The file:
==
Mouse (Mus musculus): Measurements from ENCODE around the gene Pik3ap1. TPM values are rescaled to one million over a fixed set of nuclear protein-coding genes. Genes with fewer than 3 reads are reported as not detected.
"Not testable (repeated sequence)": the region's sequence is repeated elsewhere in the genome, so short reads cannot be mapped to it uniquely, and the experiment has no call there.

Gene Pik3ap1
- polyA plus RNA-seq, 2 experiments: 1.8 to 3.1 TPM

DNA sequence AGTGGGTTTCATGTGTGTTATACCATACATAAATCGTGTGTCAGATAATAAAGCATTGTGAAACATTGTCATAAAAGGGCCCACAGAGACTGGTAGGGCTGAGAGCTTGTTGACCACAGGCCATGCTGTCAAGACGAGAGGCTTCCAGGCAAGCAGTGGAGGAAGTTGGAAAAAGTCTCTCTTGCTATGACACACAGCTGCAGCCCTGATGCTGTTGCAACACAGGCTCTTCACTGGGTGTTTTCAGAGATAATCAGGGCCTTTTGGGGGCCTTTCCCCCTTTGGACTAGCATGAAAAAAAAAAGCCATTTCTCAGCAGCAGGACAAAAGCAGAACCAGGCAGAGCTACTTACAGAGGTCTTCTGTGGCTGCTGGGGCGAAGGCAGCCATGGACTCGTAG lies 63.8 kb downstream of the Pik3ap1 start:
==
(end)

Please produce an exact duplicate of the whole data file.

Mouse (Mus musculus): Measurements from ENCODE around the gene Pik3ap1. TPM values are rescaled to one million over a fixed set of nuclear protein-coding genes. Genes with fewer than 3 reads are reported as not detected.
"Not testable (repeated sequence)": the region's sequence is repeated elsewhere in the genome, so short reads cannot be mapped to it uniquely, and the experiment has no call there.

Gene Pik3ap1
- polyA plus RNA-seq, 2 experiments: 1.8 to 3.1 TPM

DNA sequence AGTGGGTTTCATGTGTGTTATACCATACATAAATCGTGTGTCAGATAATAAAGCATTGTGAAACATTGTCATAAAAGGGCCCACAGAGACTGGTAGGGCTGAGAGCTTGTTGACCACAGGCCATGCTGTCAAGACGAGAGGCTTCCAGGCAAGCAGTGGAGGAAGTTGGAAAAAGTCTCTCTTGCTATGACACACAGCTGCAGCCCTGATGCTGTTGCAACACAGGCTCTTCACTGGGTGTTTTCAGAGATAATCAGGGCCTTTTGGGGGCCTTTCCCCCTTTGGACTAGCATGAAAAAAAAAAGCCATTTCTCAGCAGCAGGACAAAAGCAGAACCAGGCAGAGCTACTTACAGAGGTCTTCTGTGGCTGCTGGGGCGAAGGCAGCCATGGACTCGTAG lies 63.8 kb downstream of the Pik3ap1 start: